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Mini-Market brings blueberry growers

The sun was shining as locals wandered the mini blueberry market held on June 13, the date the annual Blueberry Jubilee was originally scheduled. The market offered blueberry lemonade, blueberry popsicles sweetened with honey, blueberry muffins, blueberry pies and boxes filled with blueberries to the customers who visited Poplarville’s City Square Park that Saturday.

Due to the large crowds it draws and the regulations limiting large gatherings to prevent the spread of COVID-19, the Jubilee has been rescheduled for October.

But J&D Blueberry Farm and April Grecho, an organizer for the Poplarville Farmer’s Market, decided to organize the mini market to show support for local blueberry growers. Proceeds from the $20 vendor fees were donated to sponsor a Hometown Hero banner in Poplarville.

“I wanted to show a level of unity because our Blueberry Jubilee was postponed until October,” said Jeff Brown with J&D Blueberry Farm.

With only five vendors, the market was small, but it gave attendees a chance to find their favorite blueberry treats at the height of the blueberry-growing season.

Vendors came from Poplarville, Hattiesburg and Lumberton.

Brown sold blueberries and handed out free blueberry popsicles. Brown said he wanted to offer something for free to show the community gratitude for their support.

Paige and Paul Prechter along with their three daughters sold blueberry muffins and juice. The family owns Elizabeth, Hope and Grace Farms and are relatively new to blueberry farming. They came to the 2018 Blueberry Jubilee, but had a blueberry harvesting disaster and weren’t able to sell at the 2019 Jubilee. With a large harvest this year, the family planned to sell again at the Jubilee. Instead, they worked all week baking muffins for the mini-market.

Although the juice did not sell as well, the family sold 30 muffins by 10 a.m., said Paige Prechter. The family planned to donate their profits from the market to the Backpack Buddies of Poplarville.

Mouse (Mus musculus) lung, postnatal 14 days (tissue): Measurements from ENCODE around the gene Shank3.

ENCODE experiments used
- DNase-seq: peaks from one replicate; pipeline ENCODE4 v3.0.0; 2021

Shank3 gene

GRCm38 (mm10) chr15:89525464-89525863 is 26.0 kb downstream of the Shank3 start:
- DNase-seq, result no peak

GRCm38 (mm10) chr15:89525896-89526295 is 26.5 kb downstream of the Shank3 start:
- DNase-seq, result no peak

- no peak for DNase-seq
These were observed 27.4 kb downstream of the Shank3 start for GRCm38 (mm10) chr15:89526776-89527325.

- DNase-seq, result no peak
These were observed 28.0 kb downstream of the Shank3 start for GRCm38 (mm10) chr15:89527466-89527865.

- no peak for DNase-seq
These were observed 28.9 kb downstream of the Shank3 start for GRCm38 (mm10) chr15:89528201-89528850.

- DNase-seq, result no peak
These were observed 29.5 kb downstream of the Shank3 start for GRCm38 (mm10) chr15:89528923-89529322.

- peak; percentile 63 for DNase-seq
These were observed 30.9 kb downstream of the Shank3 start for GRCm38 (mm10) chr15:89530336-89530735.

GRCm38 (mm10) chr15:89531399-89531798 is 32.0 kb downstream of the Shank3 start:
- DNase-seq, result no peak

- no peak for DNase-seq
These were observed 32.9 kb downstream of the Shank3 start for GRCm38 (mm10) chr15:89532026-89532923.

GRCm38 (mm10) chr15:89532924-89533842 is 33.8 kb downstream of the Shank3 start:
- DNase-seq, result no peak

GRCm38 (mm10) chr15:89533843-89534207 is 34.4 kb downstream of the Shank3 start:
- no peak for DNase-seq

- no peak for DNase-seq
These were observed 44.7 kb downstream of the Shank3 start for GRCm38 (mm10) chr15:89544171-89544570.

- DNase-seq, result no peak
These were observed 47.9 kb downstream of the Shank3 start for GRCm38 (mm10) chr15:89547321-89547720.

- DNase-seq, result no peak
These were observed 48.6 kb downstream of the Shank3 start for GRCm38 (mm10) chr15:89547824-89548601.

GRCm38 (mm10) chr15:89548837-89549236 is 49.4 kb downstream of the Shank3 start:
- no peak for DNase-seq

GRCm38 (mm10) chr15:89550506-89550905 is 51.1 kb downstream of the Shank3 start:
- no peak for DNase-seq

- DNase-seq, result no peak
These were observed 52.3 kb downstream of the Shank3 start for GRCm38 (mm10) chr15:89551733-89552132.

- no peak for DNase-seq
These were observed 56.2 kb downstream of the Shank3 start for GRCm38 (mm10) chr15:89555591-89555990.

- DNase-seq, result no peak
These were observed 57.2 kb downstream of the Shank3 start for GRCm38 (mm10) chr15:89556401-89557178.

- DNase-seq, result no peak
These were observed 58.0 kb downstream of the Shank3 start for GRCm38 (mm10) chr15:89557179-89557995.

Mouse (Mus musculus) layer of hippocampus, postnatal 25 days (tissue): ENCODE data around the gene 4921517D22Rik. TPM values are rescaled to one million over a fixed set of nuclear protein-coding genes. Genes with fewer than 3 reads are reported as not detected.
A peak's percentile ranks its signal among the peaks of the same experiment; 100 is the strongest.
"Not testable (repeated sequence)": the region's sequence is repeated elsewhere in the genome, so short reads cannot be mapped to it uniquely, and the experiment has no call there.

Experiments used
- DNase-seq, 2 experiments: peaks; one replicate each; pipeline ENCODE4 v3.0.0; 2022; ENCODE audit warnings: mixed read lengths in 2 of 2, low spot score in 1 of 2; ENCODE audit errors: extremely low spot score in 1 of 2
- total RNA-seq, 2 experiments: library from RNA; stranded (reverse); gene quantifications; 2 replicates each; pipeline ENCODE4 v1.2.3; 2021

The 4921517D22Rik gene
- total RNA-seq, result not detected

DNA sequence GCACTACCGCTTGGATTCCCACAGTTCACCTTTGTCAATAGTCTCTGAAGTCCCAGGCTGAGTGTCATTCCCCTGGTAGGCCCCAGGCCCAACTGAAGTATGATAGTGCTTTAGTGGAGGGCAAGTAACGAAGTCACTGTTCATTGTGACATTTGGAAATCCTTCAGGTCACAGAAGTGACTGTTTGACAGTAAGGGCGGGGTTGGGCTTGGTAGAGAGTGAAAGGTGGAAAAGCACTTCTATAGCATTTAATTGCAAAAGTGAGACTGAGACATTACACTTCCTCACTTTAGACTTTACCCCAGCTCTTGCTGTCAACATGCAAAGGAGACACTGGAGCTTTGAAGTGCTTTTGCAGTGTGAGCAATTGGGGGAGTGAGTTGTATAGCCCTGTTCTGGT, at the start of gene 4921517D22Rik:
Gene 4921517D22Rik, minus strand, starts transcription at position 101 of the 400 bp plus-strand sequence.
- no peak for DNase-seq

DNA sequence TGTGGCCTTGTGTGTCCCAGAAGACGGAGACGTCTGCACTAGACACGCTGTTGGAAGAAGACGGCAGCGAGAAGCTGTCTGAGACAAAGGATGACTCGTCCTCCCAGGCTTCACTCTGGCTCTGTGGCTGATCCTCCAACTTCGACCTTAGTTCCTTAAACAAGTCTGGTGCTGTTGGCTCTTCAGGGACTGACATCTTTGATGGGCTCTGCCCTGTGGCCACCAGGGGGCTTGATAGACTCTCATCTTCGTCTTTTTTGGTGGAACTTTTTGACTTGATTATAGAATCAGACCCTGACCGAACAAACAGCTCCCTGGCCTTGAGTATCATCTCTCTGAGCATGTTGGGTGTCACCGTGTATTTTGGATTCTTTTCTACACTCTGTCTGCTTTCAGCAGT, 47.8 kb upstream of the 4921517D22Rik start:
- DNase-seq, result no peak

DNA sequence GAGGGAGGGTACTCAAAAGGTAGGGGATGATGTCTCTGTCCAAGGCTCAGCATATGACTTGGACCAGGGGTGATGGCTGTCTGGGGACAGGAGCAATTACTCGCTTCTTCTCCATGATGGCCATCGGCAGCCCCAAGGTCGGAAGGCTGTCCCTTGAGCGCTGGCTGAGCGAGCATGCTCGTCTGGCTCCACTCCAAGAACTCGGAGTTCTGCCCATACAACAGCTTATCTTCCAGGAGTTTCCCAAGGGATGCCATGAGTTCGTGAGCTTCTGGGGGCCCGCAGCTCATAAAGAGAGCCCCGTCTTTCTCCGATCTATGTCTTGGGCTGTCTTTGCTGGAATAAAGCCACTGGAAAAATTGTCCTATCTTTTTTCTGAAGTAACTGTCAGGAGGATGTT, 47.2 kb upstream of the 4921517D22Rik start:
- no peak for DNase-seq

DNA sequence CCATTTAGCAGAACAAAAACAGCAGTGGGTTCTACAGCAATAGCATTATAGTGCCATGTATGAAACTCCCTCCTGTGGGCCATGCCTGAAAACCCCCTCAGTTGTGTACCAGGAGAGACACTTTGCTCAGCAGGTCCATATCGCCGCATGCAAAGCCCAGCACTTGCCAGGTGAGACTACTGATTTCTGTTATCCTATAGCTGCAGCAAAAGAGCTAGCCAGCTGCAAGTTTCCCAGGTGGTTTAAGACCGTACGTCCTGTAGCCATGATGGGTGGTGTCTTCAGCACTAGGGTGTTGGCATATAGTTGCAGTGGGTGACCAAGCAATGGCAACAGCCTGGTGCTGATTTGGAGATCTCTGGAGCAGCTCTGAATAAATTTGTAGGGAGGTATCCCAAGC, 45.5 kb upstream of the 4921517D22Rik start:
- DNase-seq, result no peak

Baked goods were a hit at the mini-market. Julie Bounds with Bound’s Blueberry Farm said they sold out of blueberry pies right away. Although the market had significantly less foot traffic than the Jubilee, people were friendly and happy to be out, said Bounds.

Market goer Jacob Cochran said the muffins and blueberry lemonade were delicious. Cochran said he came to the event to support local small businesses.

“With COVID a lot of them weren’t able to sell as much,” he said.

Business has been slower this year for Aunt Polly’s Farm, said Polly Arnold. She said she normally sells at local festivals and farmers markets, many of which have been cancelled.

“But you have to keep people safe,” said Arnold.

Arnold and her son Travis Arnold took safety precautions such as wearing face masks, using hand sanitizer and not giving out samples.

Family Dollar donated hand sanitizer to the mini-market to help with hygiene, said Brown.

Although the market was small, customers were just as happy to take home blueberries. One customer came to Arnold’s table for a half gallon of blueberry lemonade, but couldn’t resist the temptation to also purchase four boxes of blueberries to make a pie, before wandering off to find some blueberry muffins for breakfast.